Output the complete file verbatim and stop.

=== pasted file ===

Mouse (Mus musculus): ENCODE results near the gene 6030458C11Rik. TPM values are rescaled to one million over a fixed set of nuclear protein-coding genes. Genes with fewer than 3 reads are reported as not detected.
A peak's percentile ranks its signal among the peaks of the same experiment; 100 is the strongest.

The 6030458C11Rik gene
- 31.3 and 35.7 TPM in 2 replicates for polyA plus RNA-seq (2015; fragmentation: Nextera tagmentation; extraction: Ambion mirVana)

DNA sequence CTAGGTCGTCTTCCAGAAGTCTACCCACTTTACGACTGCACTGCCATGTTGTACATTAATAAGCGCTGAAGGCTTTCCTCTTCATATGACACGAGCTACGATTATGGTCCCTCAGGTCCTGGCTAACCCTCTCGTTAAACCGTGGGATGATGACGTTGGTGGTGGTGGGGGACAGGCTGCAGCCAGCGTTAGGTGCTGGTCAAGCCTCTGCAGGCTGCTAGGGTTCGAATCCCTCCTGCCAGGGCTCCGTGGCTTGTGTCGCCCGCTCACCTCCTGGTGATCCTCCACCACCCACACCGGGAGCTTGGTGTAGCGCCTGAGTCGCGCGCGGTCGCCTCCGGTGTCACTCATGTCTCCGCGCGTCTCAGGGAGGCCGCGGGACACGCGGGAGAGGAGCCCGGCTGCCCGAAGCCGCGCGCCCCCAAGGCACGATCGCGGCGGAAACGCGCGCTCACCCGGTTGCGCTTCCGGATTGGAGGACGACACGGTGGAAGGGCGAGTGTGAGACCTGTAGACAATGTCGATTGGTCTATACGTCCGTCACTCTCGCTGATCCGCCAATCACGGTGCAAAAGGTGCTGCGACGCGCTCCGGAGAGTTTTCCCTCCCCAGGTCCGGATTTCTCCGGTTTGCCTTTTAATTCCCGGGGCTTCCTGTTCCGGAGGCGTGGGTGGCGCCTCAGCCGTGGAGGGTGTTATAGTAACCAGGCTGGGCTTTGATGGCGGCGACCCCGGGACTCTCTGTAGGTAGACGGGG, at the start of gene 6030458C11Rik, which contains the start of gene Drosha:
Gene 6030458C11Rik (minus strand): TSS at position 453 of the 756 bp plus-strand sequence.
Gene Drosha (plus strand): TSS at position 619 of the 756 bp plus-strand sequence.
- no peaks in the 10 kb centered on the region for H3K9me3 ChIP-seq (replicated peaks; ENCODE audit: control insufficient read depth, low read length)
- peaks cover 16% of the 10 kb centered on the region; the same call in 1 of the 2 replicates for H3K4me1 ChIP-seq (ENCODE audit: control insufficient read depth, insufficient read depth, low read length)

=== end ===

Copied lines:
Mouse (Mus musculus): ENCODE results near the gene 6030458C11Rik. TPM values are rescaled to one million over a fixed set of nuclear protein-coding genes. Genes with fewer than 3 reads are reported as not detected.
A peak's percentile ranks its signal among the peaks of the same experiment; 100 is the strongest.

The 6030458C11Rik gene
- 31.3 and 35.7 TPM in 2 replicates for polyA plus RNA-seq (2015; fragmentation: Nextera tagmentation; extraction: Ambion mirVana)

DNA sequence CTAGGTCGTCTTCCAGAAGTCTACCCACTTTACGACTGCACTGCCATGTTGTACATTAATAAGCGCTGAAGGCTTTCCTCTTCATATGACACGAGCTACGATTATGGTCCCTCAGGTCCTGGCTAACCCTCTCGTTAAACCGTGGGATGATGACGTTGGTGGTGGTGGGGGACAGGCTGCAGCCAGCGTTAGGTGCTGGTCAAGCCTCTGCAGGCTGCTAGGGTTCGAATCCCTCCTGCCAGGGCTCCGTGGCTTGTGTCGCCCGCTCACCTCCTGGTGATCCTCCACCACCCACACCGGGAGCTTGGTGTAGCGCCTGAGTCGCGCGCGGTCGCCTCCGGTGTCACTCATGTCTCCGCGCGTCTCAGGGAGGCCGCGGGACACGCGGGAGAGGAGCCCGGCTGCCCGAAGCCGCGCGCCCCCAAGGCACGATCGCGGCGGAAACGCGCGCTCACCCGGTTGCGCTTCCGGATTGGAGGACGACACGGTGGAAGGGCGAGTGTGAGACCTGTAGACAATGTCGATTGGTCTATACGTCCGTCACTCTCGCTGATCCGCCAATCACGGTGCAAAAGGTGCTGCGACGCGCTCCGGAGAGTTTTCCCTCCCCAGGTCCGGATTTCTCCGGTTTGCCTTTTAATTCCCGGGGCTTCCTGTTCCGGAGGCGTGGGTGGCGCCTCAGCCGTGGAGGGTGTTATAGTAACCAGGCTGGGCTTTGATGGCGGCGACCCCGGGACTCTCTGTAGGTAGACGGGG, at the start of gene 6030458C11Rik, which contains the start of gene Drosha:
Gene 6030458C11Rik (minus strand): TSS at position 453 of the 756 bp plus-strand sequence.
Gene Drosha (plus strand): TSS at position 619 of the 756 bp plus-strand sequence.
- no peaks in the 10 kb centered on the region for H3K9me3 ChIP-seq (replicated peaks; ENCODE audit: control insufficient read depth, low read length)
- peaks cover 16% of the 10 kb centered on the region; the same call in 1 of the 2 replicates for H3K4me1 ChIP-seq (ENCODE audit: control insufficient read depth, insufficient read depth, low read length)